About

I am a writer who spent most of my working life as a journalist. I used to write offbeat commentary pages for the Eastern Daily Press, based in Norwich, England, and earlier a weekly piece called Square One for the Church of England Newspaper – hence the title of this site. I am also a poet, a walker, a chess player, a driver, a husband, a father, a grandparent, a guitar player, a reader, a TV watcher, a pensioner and a Christian, among other things. I love Norfolk, Scotland, the coast, deserts, rivers, mountains and almost everywhere I find myself, though not necessarily in that order. I like to look at things sideways, wherever possible. I have published six poetry books: Mist and Fire (2003), Off the Map (2007), Running with Scissors (2011), Stillness lies Deep (with Joy McCall, 2014), Iona: The Road Ends (2015) and Waving from a Distance (2017). I am a member of the poetry group Chronicle and edited a recent book on the Pastons in Norwich, which contains directions for a walk, a bit of history and some poems by myself and others. It’s called In the Footprints of the Pastons. Click here for more information on that.

  • Iona: The Road Ends, with accompanying photographs, is available from me by hand for £5, or £6 if I have to post it to you. Contact me at the e-mail address at the bottom of this page. It is also available from Amazon, as is Waving from a Distance, which is a collection of poems written during Lent 2016. The earlier books are also still available from me.

 

I also enjoy photography, without being in any way an expert. Some of my pictures can be found on Flickr, and some are included in Stillness Lies Deep and Iona: The Road Ends.

 

 

 

Latest article

Hidden world behind the houses

You’re walking down this suburban street. Technically it’s a village: it has a village green and an old church. But it’s attached to a city ­– there’s no countryside in between; so I think it’s fair to say it’s a suburb. It has a good bus service.

Anyway, you’re walking past these suburban-type houses, and suddenly there’s a track off to the right. It goes between a couple of the houses, and there’s an old down-at-heel notice that says you can get to the river that way.

You give it a shot. You’ve been in lockdown, and you need the exercise. 

A hundred yards down, there’s an old brick bridge – a rail bridge – and beyond it, round the bend, a house on its own. It looks abandoned, but it’s not. Old wood of various kinds is stacked up on one side, and on the other side are several vehicles the worse for wear. The house has two doors and two numbers – 1 and 2. There is a dim light in one of the rooms.

Another couple of hundred yards beyond the house there is a second rail line, but this one has a gated crossing. You open the gates, check that no trains are coming, and walk over. There is no sign of a river. Not yet.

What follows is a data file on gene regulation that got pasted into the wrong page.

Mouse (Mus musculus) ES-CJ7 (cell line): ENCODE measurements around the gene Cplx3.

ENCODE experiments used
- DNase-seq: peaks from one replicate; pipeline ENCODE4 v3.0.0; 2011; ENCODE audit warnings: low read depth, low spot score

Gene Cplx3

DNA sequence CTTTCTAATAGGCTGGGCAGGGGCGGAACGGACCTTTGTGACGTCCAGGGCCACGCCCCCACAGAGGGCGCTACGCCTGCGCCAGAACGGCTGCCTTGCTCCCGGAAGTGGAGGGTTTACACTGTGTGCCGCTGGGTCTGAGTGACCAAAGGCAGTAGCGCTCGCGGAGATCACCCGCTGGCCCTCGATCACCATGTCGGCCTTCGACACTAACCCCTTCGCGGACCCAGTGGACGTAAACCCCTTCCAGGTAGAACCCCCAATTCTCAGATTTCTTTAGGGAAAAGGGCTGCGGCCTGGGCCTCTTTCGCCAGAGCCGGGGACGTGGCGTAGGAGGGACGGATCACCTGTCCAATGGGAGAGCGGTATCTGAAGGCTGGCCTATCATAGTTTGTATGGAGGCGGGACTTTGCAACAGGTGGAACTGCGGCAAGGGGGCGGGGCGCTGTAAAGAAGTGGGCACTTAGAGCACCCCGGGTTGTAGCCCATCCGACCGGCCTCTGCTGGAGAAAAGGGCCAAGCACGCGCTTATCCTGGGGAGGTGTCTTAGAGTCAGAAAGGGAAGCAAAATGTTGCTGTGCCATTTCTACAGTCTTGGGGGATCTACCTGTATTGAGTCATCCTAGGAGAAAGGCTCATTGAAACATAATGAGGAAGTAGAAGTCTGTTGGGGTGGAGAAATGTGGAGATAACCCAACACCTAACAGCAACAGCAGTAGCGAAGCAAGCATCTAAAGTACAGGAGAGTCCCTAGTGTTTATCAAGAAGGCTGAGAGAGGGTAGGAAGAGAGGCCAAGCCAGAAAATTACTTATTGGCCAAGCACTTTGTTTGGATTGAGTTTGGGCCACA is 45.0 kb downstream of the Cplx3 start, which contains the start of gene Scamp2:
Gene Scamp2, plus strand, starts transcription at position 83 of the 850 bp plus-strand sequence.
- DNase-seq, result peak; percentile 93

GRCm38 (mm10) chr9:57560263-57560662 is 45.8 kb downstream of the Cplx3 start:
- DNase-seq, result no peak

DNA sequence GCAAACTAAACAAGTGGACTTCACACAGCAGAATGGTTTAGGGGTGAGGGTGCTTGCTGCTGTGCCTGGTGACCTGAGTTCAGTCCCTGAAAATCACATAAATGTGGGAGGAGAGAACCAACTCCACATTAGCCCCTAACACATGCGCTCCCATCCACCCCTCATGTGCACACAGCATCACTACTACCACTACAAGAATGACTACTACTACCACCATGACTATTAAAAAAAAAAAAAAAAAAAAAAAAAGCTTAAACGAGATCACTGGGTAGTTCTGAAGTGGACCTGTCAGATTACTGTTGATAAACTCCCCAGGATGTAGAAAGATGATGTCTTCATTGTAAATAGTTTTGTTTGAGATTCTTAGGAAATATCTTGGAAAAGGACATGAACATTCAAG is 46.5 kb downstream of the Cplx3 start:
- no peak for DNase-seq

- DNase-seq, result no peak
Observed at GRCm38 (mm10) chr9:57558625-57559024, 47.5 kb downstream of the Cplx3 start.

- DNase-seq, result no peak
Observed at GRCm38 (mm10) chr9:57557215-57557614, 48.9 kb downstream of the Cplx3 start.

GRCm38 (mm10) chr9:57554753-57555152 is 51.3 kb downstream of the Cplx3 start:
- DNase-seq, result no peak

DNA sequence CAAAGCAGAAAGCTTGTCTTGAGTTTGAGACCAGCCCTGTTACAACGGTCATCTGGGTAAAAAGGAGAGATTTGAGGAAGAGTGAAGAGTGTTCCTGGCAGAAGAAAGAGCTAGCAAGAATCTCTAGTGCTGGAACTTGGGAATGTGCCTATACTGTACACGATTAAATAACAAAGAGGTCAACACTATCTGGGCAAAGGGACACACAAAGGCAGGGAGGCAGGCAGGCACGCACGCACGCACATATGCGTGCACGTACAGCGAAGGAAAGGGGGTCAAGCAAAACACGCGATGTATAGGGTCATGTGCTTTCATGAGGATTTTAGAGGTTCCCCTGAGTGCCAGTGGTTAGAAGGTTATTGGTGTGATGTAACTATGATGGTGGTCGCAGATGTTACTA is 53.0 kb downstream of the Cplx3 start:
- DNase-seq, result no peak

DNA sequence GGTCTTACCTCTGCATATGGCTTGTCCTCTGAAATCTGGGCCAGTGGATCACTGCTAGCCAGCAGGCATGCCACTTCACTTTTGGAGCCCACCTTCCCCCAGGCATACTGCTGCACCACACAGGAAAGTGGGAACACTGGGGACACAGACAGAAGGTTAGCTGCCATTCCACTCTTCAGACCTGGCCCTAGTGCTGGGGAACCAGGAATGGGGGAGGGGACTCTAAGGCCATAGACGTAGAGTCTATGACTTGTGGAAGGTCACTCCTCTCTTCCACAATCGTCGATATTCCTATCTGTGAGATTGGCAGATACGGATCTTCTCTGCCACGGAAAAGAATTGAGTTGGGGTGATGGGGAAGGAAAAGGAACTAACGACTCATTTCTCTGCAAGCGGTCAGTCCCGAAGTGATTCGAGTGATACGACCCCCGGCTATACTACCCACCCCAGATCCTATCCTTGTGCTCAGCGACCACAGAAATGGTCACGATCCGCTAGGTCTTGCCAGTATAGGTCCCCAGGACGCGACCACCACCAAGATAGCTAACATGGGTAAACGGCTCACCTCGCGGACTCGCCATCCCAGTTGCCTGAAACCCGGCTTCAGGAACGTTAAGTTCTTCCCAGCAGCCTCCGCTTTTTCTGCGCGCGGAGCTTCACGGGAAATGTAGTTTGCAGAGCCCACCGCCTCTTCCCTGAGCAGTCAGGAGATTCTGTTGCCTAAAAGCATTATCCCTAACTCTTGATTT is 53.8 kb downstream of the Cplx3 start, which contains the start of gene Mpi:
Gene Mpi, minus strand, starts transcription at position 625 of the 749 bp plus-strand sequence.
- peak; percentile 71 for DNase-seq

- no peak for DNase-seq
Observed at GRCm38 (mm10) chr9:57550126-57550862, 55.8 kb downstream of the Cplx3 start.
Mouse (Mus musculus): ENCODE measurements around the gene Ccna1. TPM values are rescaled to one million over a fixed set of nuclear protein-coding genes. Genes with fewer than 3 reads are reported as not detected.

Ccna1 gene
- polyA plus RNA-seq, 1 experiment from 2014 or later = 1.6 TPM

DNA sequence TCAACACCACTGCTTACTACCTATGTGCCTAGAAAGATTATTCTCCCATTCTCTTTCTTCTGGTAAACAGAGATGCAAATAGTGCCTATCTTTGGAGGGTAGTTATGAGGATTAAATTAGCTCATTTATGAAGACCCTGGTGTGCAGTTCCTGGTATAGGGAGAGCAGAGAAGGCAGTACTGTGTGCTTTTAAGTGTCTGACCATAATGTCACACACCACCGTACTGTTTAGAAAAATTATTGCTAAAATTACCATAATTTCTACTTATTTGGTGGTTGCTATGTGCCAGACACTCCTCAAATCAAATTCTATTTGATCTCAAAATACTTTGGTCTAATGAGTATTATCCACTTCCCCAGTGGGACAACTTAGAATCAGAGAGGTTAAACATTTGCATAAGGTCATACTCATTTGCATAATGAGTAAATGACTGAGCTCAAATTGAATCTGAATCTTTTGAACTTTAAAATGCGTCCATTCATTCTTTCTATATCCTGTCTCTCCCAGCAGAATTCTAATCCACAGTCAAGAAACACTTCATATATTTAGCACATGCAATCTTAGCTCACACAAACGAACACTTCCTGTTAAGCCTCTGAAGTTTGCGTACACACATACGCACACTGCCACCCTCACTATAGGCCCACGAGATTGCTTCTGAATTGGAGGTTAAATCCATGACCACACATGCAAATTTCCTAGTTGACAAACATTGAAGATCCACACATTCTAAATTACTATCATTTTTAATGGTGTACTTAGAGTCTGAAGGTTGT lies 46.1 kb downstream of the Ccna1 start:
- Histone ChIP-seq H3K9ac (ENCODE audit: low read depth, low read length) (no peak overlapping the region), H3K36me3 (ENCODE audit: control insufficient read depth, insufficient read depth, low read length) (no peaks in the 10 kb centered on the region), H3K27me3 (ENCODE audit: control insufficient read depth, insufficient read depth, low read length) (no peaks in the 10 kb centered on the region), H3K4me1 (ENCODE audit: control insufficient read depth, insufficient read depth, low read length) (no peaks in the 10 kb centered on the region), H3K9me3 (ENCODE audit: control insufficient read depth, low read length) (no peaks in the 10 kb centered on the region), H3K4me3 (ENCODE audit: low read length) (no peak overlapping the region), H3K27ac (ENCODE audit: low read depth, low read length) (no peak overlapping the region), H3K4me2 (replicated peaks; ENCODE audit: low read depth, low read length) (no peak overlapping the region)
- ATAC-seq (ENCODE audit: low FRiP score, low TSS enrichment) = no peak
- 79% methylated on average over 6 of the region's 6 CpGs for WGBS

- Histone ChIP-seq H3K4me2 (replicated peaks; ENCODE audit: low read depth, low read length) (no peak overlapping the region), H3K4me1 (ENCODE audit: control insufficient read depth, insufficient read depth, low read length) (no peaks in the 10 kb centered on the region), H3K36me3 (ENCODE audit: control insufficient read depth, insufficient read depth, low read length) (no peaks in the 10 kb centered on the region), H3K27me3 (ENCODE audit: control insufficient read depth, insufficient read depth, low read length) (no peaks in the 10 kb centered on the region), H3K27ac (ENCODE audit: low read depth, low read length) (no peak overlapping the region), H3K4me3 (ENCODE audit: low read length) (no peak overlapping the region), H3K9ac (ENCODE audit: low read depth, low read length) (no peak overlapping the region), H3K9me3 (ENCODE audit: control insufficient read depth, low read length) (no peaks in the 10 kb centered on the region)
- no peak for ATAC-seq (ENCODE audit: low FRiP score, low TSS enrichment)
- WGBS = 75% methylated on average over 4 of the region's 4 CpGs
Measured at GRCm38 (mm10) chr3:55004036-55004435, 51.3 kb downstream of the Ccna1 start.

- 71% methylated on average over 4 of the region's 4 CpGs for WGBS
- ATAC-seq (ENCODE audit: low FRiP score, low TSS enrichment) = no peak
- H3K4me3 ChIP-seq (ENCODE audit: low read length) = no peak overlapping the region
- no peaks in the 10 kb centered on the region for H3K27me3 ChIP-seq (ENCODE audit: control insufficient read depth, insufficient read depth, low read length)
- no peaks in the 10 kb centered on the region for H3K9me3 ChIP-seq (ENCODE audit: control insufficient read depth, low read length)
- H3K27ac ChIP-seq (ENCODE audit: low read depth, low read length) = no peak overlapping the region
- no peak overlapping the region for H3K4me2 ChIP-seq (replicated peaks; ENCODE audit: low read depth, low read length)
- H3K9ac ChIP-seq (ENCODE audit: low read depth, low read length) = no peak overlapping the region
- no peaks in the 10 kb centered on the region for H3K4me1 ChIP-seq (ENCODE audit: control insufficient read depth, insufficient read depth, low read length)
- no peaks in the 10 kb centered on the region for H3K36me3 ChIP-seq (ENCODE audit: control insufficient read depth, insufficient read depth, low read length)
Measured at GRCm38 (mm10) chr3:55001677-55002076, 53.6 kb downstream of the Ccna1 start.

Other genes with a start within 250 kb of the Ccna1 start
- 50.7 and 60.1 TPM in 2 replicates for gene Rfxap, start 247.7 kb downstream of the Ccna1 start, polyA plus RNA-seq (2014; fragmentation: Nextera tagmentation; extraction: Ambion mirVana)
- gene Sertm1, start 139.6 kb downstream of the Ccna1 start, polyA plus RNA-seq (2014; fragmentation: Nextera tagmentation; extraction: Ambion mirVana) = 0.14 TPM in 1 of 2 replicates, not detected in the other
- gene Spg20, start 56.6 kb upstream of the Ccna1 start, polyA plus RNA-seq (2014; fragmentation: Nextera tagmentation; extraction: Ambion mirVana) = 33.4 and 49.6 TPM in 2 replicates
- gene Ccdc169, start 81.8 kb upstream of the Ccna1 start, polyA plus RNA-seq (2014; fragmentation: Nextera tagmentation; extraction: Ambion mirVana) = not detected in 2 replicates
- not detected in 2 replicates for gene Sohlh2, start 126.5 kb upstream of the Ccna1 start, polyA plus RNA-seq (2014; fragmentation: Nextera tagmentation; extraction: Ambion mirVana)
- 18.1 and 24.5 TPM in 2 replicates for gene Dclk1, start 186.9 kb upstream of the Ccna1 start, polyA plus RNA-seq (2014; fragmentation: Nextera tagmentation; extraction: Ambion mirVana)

The track continues. On the right are marshes, and a couple of very muddy paths – neither of them passable without a small boat. This should be beautiful country, but instead it seems dirty, with skeleton trees in the middle distance looking dystopian rather than stunning, and ditches brimming with unhealthy-looking water. There is no sun: the sky is heavy.

Eventually a very narrow path leads down to the river. It simply stops when it gets there, giving a river frontage of only a foot or two. On one side is a dilapidated dwelling, scruffy fencing and a large sign reading Private. On the other is a boatyard, apparently closed for the off-season. A few tired boats are moored nearby. The river is quite wide, and empty.

You return to the rail crossing and find a young family apparently train-spotting. The smallest child opens the gate for you, and you thank him. On the other side of the track a cyclist is coming through. You return by a side path, past a cemetery and, as you near a neater civilisation, a local Scout headquarters. 

You have lived within three miles of this hidden, layered world for more than 35 years without knowing it is there. You return to the car and drive home.

Latest poem

British Winter Time

The sky draws a line under lifeless clouds
as if the day is over:
witch-green, layered time
stepping meanly backwards,
hiding the light
behind jailer voices
while meadowed horses wait to be released

and the promised hour is swallowed
by grey land – old hoofprints 
heading plainly for the flood, 
reeds bent endlessly in prayer

across a path too often travelled
into the northern mist
towards the december sea